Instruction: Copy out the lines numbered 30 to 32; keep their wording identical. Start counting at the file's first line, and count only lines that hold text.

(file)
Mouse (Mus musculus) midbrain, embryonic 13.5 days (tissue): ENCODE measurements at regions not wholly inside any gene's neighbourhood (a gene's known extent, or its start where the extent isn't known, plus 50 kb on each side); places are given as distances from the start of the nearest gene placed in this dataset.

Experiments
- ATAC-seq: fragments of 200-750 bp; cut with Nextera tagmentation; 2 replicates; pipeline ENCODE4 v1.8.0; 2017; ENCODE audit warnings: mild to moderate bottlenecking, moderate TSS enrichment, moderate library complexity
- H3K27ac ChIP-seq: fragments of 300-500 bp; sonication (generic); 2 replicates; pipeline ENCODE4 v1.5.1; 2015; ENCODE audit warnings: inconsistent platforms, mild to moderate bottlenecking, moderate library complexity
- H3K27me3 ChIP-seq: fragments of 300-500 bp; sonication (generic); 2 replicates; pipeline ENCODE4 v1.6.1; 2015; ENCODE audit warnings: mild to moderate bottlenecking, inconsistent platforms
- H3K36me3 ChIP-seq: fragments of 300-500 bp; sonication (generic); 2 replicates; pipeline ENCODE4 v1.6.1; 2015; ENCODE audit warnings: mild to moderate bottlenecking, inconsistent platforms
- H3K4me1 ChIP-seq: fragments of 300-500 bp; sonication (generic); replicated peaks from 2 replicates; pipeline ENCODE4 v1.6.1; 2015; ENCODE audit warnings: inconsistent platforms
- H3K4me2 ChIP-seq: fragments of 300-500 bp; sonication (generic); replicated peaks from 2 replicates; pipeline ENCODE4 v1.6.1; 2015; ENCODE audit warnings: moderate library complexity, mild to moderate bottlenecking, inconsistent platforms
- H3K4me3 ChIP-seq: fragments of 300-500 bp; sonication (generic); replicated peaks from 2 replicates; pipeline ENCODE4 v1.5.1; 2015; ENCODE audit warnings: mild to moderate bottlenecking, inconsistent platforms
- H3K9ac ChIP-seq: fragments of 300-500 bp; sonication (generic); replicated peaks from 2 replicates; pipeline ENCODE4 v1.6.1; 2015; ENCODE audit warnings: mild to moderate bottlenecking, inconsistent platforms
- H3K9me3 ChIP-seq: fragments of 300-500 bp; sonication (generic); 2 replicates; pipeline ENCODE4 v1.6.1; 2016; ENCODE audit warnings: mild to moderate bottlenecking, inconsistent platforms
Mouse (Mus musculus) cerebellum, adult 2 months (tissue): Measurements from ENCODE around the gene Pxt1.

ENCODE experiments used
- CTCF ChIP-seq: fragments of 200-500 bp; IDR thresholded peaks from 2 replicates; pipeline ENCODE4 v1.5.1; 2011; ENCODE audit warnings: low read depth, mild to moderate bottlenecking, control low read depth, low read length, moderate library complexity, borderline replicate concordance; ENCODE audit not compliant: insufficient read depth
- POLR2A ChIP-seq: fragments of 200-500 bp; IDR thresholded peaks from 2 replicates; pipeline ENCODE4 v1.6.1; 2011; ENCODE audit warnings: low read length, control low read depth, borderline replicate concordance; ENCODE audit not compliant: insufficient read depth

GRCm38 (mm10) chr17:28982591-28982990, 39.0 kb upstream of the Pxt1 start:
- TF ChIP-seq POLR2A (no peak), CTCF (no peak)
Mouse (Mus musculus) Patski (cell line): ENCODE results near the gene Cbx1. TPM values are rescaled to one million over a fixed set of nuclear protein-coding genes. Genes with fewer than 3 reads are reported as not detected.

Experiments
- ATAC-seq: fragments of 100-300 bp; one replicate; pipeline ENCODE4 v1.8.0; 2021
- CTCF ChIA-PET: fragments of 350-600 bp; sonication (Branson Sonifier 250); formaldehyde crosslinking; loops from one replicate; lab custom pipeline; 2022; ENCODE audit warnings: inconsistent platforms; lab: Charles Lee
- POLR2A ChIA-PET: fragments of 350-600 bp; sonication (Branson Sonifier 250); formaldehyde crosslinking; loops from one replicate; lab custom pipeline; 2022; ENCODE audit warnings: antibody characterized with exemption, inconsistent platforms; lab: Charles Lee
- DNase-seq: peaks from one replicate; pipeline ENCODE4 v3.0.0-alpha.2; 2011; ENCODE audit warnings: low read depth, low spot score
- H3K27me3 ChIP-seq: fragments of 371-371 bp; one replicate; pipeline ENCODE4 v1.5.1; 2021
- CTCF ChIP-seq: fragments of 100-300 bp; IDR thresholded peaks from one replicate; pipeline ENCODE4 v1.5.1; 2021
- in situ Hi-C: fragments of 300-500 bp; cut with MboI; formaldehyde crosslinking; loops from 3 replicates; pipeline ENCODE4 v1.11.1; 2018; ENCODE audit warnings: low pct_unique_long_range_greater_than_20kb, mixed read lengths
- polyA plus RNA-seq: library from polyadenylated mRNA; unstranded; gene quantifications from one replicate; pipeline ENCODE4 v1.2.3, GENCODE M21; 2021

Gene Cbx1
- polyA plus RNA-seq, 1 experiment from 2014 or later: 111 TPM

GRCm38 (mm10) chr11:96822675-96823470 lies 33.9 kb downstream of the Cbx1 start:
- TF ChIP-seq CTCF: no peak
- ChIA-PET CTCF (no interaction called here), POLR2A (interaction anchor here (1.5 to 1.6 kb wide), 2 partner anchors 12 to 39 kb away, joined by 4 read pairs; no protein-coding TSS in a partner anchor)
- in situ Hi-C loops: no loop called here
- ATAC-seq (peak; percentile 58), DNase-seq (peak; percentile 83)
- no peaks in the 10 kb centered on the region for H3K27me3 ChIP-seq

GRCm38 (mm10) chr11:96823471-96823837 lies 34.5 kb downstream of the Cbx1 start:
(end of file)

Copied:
GRCm38 (mm10) chr11:96822675-96823470 lies 33.9 kb downstream of the Cbx1 start:
- TF ChIP-seq CTCF: no peak
- ChIA-PET CTCF (no interaction called here), POLR2A (interaction anchor here (1.5 to 1.6 kb wide), 2 partner anchors 12 to 39 kb away, joined by 4 read pairs; no protein-coding TSS in a partner anchor)